Tuesday, March 26, 2024

† "...only a little while longer...."


†Quote of the Day

"It is a lesson we all need—to let alone the things that do not concern us. He has other ways for others to follow Him; all do not go by the same path. It is for each of us to learn the path by which He requires us to follow Him, and to follow Him in that path."
–St. Katharine Drexel

Today's Meditation

In truth, if the earth and all it contains must one day disappear by fire, the goods of this world are no more to be esteemed than wood and straw. What point is there, then, in making them the object of our desires and cares? Why seek to build and leave marks of our genius and power where we have no permanent abode, and where the form of this world will be removed, like a tent that has no travelers to shelter? It may be said that it will be a thousand years before this frightening cataclysm takes place; but Christ has said that a thousand years are but an instant compared with eternity, and when the moment comes—when, from the land of the future life, we are the witnesses and actors in that supreme drama—the whole span of humanity will seem so short to us that we shall scarcely consider it to have lasted a single day … Christ tells us to meditate upon these great teachings, for it is certain that we shall be taken by surprise, and that the time will come sooner than we think."
—Father Charles Arminjon, p. 28

Daily Verse

"Now to him who is able to accomplish far more than all we ask or imagine, by the power at work within us, to him be glory in the church and in Christ Jesus to all generations, forever and ever. Amen."
–Ephesians 3:20-21


St. Margaret Clitherow

St. Margaret Clitherow (1556-1586), also called Margaret of York, lived in York, England, the daughter of a candlemaker and wife of a wealthy Protestant butcher. She was raised Anglican just after the time that King Henry VIII severed the Church of England from communion with the Roman Catholic Church. A few years after her marriage, at the age of 18, she converted to the Catholic Church due to the work of covert missionary Catholic priests. While her husband remained Protestant, she aided persecuted Catholics by sheltering priests (which included her brother-in-law) and having Mass and Confessions said in her home, which became a safe house and hiding place for priests. Margaret witnessed the torturous death of many of the priests she aided, and she would publicly pray on the spot of their martyrdom. Undaunted in her work, she was imprisoned numerous times. On her final arrest she was charged for harboring Catholic priests and was condemned to a public execution by being crushed to death, a martyrdom of which she considered herself unworthy. All three of her children entered the religious life, two priests and a nun. St. Margaret Clitherow, the "Pearl of York," is the patron saint of martyrs, businesswomen, and converts. Her feast day is March 26th.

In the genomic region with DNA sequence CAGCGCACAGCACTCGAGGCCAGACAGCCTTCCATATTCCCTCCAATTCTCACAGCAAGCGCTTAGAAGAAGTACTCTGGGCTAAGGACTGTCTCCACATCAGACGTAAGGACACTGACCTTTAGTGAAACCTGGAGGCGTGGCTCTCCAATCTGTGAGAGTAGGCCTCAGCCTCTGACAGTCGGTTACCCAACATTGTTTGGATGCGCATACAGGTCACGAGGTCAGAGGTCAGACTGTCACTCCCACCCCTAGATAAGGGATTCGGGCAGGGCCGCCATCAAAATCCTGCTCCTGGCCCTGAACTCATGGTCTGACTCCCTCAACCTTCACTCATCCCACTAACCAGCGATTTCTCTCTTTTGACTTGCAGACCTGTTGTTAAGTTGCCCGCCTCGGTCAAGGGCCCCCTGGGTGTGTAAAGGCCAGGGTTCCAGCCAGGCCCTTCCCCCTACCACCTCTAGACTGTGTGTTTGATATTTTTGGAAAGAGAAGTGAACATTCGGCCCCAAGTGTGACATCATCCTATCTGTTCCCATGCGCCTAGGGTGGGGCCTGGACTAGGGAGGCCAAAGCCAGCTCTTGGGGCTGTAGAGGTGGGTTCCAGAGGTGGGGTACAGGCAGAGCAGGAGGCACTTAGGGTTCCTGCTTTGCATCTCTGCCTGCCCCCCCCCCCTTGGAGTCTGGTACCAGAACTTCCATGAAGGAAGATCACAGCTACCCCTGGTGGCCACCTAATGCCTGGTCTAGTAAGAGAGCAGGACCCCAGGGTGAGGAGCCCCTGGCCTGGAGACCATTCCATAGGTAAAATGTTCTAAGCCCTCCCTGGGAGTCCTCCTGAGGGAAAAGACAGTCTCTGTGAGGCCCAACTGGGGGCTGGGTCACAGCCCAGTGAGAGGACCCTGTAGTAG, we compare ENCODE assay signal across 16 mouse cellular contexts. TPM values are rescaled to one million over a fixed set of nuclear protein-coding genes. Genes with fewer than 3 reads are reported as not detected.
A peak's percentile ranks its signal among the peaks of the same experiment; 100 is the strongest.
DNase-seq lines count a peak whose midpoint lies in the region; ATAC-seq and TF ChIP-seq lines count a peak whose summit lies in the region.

Tuesday of Holy Week

Reading 1 Is 49:1-6

Hear me, O islands,
listen, O distant peoples.
The LORD called me from birth,
from my mother's womb he gave me my name.
He made of me a sharp-edged sword
and concealed me in the shadow of his arm.
He made me a polished arrow,
in his quiver he hid me.
You are my servant, he said to me,
Israel, through whom I show my glory.

Though I thought I had toiled in vain,
and for nothing, uselessly, spent my strength,
Yet my reward is with the LORD,
my recompense is with my God.
For now the LORD has spoken
who formed me as his servant from the womb,
That Jacob may be brought back to him
and Israel gathered to him;
And I am made glorious in the sight of the LORD,
and my God is now my strength!
It is too little, he says, for you to be my servant,
to raise up the tribes of Jacob,
and restore the survivors of Israel;
I will make you a light to the nations,
that my salvation may reach to the ends of the earth.

Responsorial Psalm Ps 71:1-2, 3-4a, 5ab-6ab, 15 and 17

R. (see 15ab) I will sing of your salvation.
In you, O LORD, I take refuge;
let me never be put to shame.
In your justice rescue me, and deliver me;
incline your ear to me, and save me.
R. I will sing of your salvation.
Be my rock of refuge,
a stronghold to give me safety,
for you are my rock and my fortress.
O my God, rescue me from the hand of the wicked.
R. I will sing of your salvation.
For you are my hope, O Lord;
my trust, O God, from my youth.
On you I depend from birth;
from my mother's womb you are my strength.
R. I will sing of your salvation.
My mouth shall declare your justice,
day by day your salvation.
O God, you have taught me from my youth,
and till the present I proclaim your wondrous deeds.
R. I will sing of your salvation.

Verse Before the Gospel

Hail to you, our King, obedient to the Father;
you were led to your crucifixion like a gentle lamb to the slaughter.

Gospel Jn 13:21-33, 36-38

Reclining at table with his disciples, Jesus was deeply troubled and testified,
"Amen, amen, I say to you, one of you will betray me."
The disciples looked at one another, at a loss as to whom he meant.
One of his disciples, the one whom Jesus loved,
was reclining at Jesus' side.
So Simon Peter nodded to him to find out whom he meant.
He leaned back against Jesus' chest and said to him,
"Master, who is it?"
Jesus answered,
"It is the one to whom I hand the morsel after I have dipped it."
So he dipped the morsel and took it and handed it to Judas,
son of Simon the Iscariot.
After Judas took the morsel, Satan entered him.
So Jesus said to him, "What you are going to do, do quickly."
Now none of those reclining at table realized why he said this to him.
Some thought that since Judas kept the money bag, Jesus had told him,
"Buy what we need for the feast,"
or to give something to the poor.
So Judas took the morsel and left at once. And it was night.

When he had left, Jesus said,
"Now is the Son of Man glorified, and God is glorified in him.
If God is glorified in him, God will also glorify him in himself,
and he will glorify him at once.
My children, I will be with you only a little while longer.
You will look for me, and as I told the Jews,
'Where I go you cannot come,' so now I say it to you."

Simon Peter said to him, "Master, where are you going?"
Jesus answered him,
"Where I am going, you cannot follow me now,
though you will follow later."
Peter said to him,
"Master, why can I not follow you now?
I will lay down my life for you."
Jesus answered, "Will you lay down your life for me?
Amen, amen, I say to you, the cock will not crow
before you deny me three times."


Daily Meditation: John 13:21-33, 36-38

Will you lay down your life for me? (John 13:38)

What an odd question! We can imagine Jesus asking Simon Peter sadly, or even sarcastically, "Will you lay down your life?" (John 13:38). Of course, Jesus would lay down his life for Peter, not the other way around. Jesus knew that all his disciples would fall away, that Judas would betray him, and that Peter would deny him. He knew Peter's heart, even better than Peter knew himself.